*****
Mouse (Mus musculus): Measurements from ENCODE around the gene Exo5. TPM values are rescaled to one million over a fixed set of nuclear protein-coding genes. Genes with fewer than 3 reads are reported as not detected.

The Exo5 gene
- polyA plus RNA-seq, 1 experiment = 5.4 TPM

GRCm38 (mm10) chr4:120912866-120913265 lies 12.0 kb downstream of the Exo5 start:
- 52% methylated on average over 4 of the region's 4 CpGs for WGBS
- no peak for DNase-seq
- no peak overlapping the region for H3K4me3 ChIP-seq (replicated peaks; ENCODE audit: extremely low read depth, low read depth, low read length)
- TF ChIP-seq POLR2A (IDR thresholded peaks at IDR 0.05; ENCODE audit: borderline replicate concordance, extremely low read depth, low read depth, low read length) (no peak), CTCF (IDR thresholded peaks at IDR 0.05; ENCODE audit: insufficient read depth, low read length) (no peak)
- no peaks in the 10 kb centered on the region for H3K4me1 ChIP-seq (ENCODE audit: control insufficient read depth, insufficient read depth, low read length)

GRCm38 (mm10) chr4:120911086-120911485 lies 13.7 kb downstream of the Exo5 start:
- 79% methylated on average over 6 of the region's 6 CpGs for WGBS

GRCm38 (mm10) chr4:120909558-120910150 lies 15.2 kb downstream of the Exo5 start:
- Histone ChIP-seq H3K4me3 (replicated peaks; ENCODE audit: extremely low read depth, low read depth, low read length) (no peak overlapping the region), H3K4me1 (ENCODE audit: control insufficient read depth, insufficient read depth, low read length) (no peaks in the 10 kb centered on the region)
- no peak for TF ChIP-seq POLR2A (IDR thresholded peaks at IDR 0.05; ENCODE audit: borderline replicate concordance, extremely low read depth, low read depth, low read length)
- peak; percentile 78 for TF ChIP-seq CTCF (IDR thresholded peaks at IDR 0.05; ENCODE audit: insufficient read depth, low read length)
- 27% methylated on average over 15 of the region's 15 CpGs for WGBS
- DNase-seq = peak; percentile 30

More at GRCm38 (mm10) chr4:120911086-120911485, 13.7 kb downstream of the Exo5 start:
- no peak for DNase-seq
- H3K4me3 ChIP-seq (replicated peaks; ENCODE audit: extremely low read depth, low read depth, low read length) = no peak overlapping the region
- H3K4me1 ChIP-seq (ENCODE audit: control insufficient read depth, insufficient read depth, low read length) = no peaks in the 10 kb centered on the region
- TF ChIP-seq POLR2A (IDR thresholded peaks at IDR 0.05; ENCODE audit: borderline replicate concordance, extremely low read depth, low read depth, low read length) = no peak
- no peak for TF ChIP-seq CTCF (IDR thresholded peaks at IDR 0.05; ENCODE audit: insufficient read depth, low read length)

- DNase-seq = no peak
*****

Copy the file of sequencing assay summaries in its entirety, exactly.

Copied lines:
Mouse (Mus musculus): Measurements from ENCODE around the gene Exo5. TPM values are rescaled to one million over a fixed set of nuclear protein-coding genes. Genes with fewer than 3 reads are reported as not detected.

The Exo5 gene
- polyA plus RNA-seq, 1 experiment = 5.4 TPM

GRCm38 (mm10) chr4:120912866-120913265 lies 12.0 kb downstream of the Exo5 start:
- 52% methylated on average over 4 of the region's 4 CpGs for WGBS
- no peak for DNase-seq
- no peak overlapping the region for H3K4me3 ChIP-seq (replicated peaks; ENCODE audit: extremely low read depth, low read depth, low read length)
- TF ChIP-seq POLR2A (IDR thresholded peaks at IDR 0.05; ENCODE audit: borderline replicate concordance, extremely low read depth, low read depth, low read length) (no peak), CTCF (IDR thresholded peaks at IDR 0.05; ENCODE audit: insufficient read depth, low read length) (no peak)
- no peaks in the 10 kb centered on the region for H3K4me1 ChIP-seq (ENCODE audit: control insufficient read depth, insufficient read depth, low read length)

GRCm38 (mm10) chr4:120911086-120911485 lies 13.7 kb downstream of the Exo5 start:
- 79% methylated on average over 6 of the region's 6 CpGs for WGBS

GRCm38 (mm10) chr4:120909558-120910150 lies 15.2 kb downstream of the Exo5 start:
- Histone ChIP-seq H3K4me3 (replicated peaks; ENCODE audit: extremely low read depth, low read depth, low read length) (no peak overlapping the region), H3K4me1 (ENCODE audit: control insufficient read depth, insufficient read depth, low read length) (no peaks in the 10 kb centered on the region)
- no peak for TF ChIP-seq POLR2A (IDR thresholded peaks at IDR 0.05; ENCODE audit: borderline replicate concordance, extremely low read depth, low read depth, low read length)
- peak; percentile 78 for TF ChIP-seq CTCF (IDR thresholded peaks at IDR 0.05; ENCODE audit: insufficient read depth, low read length)
- 27% methylated on average over 15 of the region's 15 CpGs for WGBS
- DNase-seq = peak; percentile 30

More at GRCm38 (mm10) chr4:120911086-120911485, 13.7 kb downstream of the Exo5 start:
- no peak for DNase-seq
- H3K4me3 ChIP-seq (replicated peaks; ENCODE audit: extremely low read depth, low read depth, low read length) = no peak overlapping the region
- H3K4me1 ChIP-seq (ENCODE audit: control insufficient read depth, insufficient read depth, low read length) = no peaks in the 10 kb centered on the region
- TF ChIP-seq POLR2A (IDR thresholded peaks at IDR 0.05; ENCODE audit: borderline replicate concordance, extremely low read depth, low read depth, low read length) = no peak
- no peak for TF ChIP-seq CTCF (IDR thresholded peaks at IDR 0.05; ENCODE audit: insufficient read depth, low read length)

- DNase-seq = no peak